Gujarat Elections: Congress and BJP leading a two Horse race, no room for third party

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On Monday, Vandana Patel, Women’s Wing chief, formerly of the BJP, joined the Congress, routinely accusing the BJP on the various account and not the AAP (Aam Admi Party), In Gujrat, the AAP suffered a jerk by her words, she on a regular basis has been accusing the matter, She with her words made it very clear that no third political party in the western state has survived for long after a two-party system emerged in 1995. With the number of 11 candidates, has announced that the Arvind Kejriwal-led party (AAP)  is trying to make a splash in Gujarat.

Over the last 22 years a two-party system has been successfully working along with the saffron sisters of Rajasthan, Madhya Pradesh and Chhattisgarh, Gujarat, having 182 Vidhan Sabha seats, till now.

The BJP and the Congress every five years, the neighbouring Rajasthan alternates they between them found their way Kerala alternates the Left Front and the Congress. And for this reason, the state has not seen the rise of a Third Front and the number of candidates in the Gujarat Assembly elections has also remained restrained since 1995 the emergence of the BJP is the only alternative to the Congress.

Since the first Assembly elections in 1962, on an average, each constituency has seen not more than 10 candidates. When the number of candidates soared, except in 1990 and 1995, Gujarat has generally been content with fewer candidates:

  • 1962 (500)
  • 1967 (599)
  • 1972 (852)
  • 1975 (834)
  • 1980 (974)
  • 1985 (1137)
  • 1990 (1889)
  • 1995 (2545)
  • 1998 (1125)
  • 2002 (963)
  • 2007 (1180)
  • 2012 (1666)

Previously efforts have been put by them to make the changes, But all resulted in vain. It is not like that the ambitious and the spurned politicians have not tried to float a third party. For example, In 1996 Rashtriya Janata Party (RJP), was formed by BJP rebel Shankarsinh Vaghela but won only four Assembly seats in 1998, as people over there didn’t support the new party and after that, they merge there outfit with the Congress, with whose support he ran a short-lived government.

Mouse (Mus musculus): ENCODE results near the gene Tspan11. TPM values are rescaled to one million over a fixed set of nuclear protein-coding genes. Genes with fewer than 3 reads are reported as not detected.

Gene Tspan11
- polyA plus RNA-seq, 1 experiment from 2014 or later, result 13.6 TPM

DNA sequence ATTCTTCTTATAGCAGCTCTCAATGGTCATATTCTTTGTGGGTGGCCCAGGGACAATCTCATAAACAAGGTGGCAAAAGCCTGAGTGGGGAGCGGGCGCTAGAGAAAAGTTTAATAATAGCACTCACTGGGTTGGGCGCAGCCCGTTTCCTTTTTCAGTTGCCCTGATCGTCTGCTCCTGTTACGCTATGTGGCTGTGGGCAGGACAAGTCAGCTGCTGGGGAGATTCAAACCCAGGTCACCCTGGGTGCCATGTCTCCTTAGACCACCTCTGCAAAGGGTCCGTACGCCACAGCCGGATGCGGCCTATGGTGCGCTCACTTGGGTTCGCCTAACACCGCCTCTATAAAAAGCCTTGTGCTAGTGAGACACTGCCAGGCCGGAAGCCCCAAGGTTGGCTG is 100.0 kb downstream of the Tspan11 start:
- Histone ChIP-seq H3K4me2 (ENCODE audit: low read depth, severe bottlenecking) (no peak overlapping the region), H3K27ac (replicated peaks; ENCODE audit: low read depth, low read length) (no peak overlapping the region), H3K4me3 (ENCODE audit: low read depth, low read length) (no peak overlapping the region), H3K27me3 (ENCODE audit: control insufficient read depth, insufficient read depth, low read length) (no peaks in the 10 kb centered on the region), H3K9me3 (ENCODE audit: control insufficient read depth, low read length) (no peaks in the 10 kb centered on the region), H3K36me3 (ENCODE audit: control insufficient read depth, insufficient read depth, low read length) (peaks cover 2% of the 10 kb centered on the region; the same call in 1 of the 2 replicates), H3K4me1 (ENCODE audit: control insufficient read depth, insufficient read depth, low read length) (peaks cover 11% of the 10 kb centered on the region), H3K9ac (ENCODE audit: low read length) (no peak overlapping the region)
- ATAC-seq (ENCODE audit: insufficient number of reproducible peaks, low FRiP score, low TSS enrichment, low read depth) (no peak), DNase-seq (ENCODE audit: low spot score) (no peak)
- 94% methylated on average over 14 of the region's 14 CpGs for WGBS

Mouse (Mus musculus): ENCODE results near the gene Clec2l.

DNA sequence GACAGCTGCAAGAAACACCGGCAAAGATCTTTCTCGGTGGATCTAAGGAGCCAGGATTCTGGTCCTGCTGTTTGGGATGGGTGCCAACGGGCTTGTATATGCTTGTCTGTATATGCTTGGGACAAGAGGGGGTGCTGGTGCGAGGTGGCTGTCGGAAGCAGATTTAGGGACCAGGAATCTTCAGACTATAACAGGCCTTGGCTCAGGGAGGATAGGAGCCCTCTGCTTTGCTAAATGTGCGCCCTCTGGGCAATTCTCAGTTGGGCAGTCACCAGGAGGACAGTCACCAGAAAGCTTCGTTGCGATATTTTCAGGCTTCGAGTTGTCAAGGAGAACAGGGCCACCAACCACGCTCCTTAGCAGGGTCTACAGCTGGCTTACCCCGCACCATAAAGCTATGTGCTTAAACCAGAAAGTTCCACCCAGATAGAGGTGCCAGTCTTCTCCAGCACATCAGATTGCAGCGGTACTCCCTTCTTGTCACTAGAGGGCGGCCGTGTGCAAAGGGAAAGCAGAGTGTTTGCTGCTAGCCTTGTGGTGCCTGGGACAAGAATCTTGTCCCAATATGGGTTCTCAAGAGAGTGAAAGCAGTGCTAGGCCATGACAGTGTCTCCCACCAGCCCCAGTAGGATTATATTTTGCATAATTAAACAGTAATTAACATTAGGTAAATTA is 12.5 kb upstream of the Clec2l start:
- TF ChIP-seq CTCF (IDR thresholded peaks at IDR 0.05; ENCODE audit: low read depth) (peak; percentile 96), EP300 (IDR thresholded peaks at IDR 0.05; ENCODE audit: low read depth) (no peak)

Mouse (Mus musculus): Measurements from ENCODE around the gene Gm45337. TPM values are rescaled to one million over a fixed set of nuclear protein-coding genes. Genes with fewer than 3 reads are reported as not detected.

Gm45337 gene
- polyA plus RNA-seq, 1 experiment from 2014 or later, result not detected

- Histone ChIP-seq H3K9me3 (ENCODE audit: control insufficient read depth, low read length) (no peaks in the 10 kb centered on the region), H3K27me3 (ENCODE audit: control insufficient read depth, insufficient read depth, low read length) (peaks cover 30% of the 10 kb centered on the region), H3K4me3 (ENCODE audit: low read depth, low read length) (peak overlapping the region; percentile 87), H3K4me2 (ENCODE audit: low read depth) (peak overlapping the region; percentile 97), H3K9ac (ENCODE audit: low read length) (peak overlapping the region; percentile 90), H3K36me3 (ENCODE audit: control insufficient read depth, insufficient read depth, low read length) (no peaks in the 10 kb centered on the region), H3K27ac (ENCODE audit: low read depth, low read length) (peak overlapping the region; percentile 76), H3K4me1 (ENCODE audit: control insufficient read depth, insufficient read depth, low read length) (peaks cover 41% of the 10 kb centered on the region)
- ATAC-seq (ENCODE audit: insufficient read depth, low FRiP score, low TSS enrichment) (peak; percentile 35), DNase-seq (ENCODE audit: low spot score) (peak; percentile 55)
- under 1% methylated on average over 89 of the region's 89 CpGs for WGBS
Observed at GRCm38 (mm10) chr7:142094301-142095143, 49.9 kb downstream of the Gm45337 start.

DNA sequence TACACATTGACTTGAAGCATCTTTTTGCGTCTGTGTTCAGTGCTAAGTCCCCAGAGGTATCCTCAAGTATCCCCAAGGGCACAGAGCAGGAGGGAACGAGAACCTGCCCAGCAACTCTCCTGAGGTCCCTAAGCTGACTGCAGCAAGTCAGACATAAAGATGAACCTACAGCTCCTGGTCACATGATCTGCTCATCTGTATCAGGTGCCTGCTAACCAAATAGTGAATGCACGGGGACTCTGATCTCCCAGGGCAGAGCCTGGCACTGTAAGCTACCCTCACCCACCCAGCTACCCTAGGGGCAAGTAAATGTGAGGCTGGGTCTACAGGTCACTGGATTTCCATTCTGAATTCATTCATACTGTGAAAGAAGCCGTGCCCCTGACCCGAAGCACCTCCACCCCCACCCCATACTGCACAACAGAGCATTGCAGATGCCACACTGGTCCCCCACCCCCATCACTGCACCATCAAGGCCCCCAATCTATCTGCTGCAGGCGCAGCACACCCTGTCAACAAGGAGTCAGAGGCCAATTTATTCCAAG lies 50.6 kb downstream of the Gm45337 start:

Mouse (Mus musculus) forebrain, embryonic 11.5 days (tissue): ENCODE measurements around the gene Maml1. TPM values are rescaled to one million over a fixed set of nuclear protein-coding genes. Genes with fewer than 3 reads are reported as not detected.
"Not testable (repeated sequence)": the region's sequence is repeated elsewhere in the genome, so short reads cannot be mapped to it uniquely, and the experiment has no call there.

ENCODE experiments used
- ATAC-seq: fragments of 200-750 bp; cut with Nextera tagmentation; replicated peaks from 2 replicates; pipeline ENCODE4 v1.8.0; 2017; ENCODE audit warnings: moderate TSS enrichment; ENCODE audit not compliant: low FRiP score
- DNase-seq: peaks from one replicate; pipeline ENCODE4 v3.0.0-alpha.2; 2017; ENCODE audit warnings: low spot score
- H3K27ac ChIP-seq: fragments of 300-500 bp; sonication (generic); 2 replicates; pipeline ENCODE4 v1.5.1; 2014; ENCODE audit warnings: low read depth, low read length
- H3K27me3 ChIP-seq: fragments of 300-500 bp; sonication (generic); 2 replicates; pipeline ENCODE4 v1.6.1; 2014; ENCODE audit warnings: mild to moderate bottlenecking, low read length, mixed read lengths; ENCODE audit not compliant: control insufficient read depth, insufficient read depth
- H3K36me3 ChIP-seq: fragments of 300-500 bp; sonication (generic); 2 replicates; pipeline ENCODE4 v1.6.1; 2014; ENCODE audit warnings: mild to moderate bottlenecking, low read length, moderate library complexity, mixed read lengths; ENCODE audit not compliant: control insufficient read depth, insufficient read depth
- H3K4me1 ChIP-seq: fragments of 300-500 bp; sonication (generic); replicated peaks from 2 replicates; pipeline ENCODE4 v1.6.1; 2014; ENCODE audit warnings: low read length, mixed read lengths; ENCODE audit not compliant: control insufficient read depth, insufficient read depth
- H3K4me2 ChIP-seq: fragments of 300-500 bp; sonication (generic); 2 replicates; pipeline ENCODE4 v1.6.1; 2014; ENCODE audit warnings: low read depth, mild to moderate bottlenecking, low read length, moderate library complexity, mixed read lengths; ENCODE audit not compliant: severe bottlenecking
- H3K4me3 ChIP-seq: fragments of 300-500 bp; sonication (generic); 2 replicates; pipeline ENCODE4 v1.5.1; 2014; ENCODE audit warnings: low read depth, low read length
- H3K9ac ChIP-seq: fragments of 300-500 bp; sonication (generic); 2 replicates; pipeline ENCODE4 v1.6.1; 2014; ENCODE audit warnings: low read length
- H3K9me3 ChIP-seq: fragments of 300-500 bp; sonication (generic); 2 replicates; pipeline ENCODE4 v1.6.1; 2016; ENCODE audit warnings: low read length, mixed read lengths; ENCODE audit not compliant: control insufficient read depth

Even now, Vaghela’s Jan Vikalp Party is a tall leader, but, despite his resourceful and colourful persona, he seemed overrated in his own outfits. He on the symbol of a Rajasthan-based All-India Hindustani Congress is seen as an also-ran, having failed to attract popular attention at the same time.

In the same way, Keshubhai Patel’s former BJP Chief Minister, Gujarat Parivartan Party (GPP), largely a Patidar outfit, contested all 182 seats in 2012, won only two, and later merged with the BJP. So the efforts has been made but the result was not fruitful, the BSP, too, has unsuccessfully contested many or all seats but has drawn a blank.

Some other “national” parties, including the Samajwadi Party of Mulayam Singh Yadav, have also made poll-time noises only to disappear soon after. A few Independents, too, often win, but they quickly become an unofficial part of the ruling party. Parties include the NCP and Janata Dal, have mostly been content with winning a seat or two in Gujarat, which gives them the status of a “national” party.

At a time when its rivals were the Jan Sangh, the Ram Rajya Parishad and the Socialist Party in 1962, the Congress cornered over 50% votes. Another important outfit, the emergence of Swatantra Party, briefly appeared on the political scene but most of its principal supporters, the Patidars, gradually migrated into the other parties and finally to the BJP.

In 1995, the Janata Dal government, led by Chimanbhai Patel from 1990 to 1995, failed to win a single seat and also lost deposits in 109 of the 116 seats it contested and the Gujarati voters swept away completely the previous ruling party.

So the two-horse race to power is the BJP and the Congress, the only parties that remained in the fray since. These two-party has already put a trend in Gujarat.

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